Video by Sallydarity / set to Comin' up from Behind ( Marcy Playground)

Retiring Arizona Prison Watch...


This site was originally started in July 2009 as an independent endeavor to monitor conditions in Arizona's criminal justice system, as well as offer some critical analysis of the prison industrial complex from a prison abolitionist/anarchist's perspective. It was begun in the aftermath of the death of Marcia Powell, a 48 year old AZ state prisoner who was left in an outdoor cage in the desert sun for over four hours while on a 10-minute suicide watch. That was at ASPC-Perryville, in Goodyear, AZ, in May 2009.

Marcia, a seriously mentally ill woman with a meth habit sentenced to the minimum mandatory 27 months in prison for prostitution was already deemed by society as disposable. She was therefore easily ignored by numerous prison officers as she pleaded for water and relief from the sun for four hours. She was ultimately found collapsed in her own feces, with second degree burns on her body, her organs failing, and her body exceeding the 108 degrees the thermometer would record. 16 officers and staff were disciplined for her death, but no one was ever prosecuted for her homicide. Her story is here.

Marcia's death and this blog compelled me to work for the next 5 1/2 years to document and challenge the prison industrial complex in AZ, most specifically as manifested in the Arizona Department of Corrections. I corresponded with over 1,000 prisoners in that time, as well as many of their loved ones, offering all what resources I could find for fighting the AZ DOC themselves - most regarding their health or matters of personal safety.

I also began to work with the survivors of prison violence, as I often heard from the loved ones of the dead, and learned their stories. During that time I memorialized the Ghosts of Jan Brewer - state prisoners under her regime who were lost to neglect, suicide or violence - across the city's sidewalks in large chalk murals. Some of that art is here.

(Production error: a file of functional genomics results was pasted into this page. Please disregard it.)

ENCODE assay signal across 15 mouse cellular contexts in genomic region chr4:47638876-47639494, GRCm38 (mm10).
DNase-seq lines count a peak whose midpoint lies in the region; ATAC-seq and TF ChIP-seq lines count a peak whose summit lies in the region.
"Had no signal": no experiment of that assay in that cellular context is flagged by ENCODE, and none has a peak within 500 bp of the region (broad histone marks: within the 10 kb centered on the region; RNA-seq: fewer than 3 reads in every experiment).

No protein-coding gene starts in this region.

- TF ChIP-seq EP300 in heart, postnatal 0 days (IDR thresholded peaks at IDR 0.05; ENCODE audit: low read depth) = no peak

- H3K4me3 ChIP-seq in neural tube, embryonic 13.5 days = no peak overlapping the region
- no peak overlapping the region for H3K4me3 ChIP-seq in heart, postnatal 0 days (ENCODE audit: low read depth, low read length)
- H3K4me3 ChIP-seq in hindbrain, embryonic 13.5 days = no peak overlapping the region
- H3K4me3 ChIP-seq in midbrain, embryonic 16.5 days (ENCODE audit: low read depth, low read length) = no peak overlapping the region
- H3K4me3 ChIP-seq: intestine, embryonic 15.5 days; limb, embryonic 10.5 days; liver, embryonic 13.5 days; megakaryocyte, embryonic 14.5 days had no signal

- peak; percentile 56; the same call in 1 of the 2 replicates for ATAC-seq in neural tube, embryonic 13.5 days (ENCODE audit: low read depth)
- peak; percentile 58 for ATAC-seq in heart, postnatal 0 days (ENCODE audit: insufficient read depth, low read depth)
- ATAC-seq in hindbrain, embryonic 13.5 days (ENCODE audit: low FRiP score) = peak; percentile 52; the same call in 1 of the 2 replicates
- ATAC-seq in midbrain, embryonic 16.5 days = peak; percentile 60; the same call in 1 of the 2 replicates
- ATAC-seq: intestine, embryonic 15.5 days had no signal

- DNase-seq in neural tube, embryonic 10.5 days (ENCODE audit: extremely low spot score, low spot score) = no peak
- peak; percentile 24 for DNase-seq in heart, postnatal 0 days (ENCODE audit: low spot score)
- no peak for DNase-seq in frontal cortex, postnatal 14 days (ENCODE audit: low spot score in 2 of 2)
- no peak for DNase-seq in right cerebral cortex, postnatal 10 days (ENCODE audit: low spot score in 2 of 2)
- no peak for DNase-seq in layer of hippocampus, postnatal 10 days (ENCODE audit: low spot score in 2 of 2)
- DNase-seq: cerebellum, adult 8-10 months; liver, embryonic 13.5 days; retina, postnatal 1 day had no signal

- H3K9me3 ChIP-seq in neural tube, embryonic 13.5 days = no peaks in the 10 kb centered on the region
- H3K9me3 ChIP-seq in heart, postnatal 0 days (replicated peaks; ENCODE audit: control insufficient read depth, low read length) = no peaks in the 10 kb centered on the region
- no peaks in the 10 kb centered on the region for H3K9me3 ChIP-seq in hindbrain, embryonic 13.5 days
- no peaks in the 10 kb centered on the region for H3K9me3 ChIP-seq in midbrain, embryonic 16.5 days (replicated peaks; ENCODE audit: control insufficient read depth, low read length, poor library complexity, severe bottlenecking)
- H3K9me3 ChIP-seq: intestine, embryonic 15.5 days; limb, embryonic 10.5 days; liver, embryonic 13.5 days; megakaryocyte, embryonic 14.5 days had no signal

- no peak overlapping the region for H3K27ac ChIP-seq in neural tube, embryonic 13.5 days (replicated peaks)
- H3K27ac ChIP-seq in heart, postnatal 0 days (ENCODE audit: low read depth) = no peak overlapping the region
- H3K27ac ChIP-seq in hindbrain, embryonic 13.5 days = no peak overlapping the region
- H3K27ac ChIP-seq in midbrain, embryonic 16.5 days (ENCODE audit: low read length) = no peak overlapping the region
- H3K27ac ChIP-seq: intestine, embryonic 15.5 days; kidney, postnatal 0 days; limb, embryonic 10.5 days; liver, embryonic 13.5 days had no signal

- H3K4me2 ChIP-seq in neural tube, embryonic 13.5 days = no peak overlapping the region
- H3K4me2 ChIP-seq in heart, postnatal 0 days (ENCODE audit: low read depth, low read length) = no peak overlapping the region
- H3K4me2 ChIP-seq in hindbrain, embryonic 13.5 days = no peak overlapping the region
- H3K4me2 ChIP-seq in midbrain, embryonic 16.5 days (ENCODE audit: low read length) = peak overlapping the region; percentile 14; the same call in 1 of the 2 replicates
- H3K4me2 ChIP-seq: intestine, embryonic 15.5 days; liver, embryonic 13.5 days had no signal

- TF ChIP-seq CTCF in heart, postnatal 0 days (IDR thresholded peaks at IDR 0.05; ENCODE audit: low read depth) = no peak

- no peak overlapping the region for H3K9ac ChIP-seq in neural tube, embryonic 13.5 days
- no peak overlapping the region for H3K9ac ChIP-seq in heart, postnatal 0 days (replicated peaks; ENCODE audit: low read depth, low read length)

In November 2014 I left Phoenix abruptly to care for my family. By early 2015 I was no longer keeping up this blog site, save occasional posts about a young prisoner in solitary confinement in Arpaio's jail, Jessie B.

I'm deeply grateful to the prisoners who educated, confided in, and encouraged me throughout the years I did this work. My life has been made all the more rich and meaningful by their engagement.

I've linked to some posts about advocating for state prisoner health and safety to the right, as well as other resources for families and friends. If you are in need of additional assistance fighting the prison industrial complex in Arizona - or if you care to offer some aid to the cause - please contact the Phoenix Anarchist Black Cross at PO Box 7241 / Tempe, AZ 85281. collective@phoenixabc.org

until all are free -

MARGARET J PLEWS (June 1, 2015)
arizonaprisonwatch@gmail.com



AZ Prison Watch BLOG POSTS:


Wednesday, February 1, 2012

Out of the Darkness: Jessica's Operation Orange.

I received a letter of support and encouragement today from the mother of a prisoner at Perryville who has dedicated herself to trying to prevent more fatal drunk driving accidents like the one she caused: Jessica's doing seven years right now for vehicular manslaughter. In the interest of spreading the word, her story from the website her family set up for Jessica's Operation Orange, is below. The family is also doing a lot of great stuff for the other women inside: check out the site if you want to help.

Thank you, Jessica Robinson and folks, for doing what you can to transform this tragic experience into one which prevents harm to others, and helps to heal our communities...
blessings to you all.

---------------------------



Jessica's Story

The day that changed lives…

Monday, September 1st, 2008 was my first day of Radiography School. That summer I was accepted along with only 29 other students into Pima Medical Institutes Radiography program. The first week of the program was your typical introductory week of getting settled in and getting to know each other. That Friday, September 5th, the last day of introductory week we had a potluck and each student was asked to present a poster of our goals and where we wanted our lives to be in 5 years.

Very early that Friday morning, before heading to school, I went to the grocery store to purchase a chocolate cake for the potluck. At the potluck there was so much food and so many colorful posters scattered around the classroom. My poster had my goals of graduating from Radiology school, buying a house, meeting Mr. Right and getting married, having children and traveling. I had no idea that in less than 24 hours my life would be altered forever…

When the potluck ended, my cake was unopened so I decided I would take it and say hello to the ladies at the office I used to work in which was just down the street. I only stayed for a few minutes to say hello and dropped off the cake.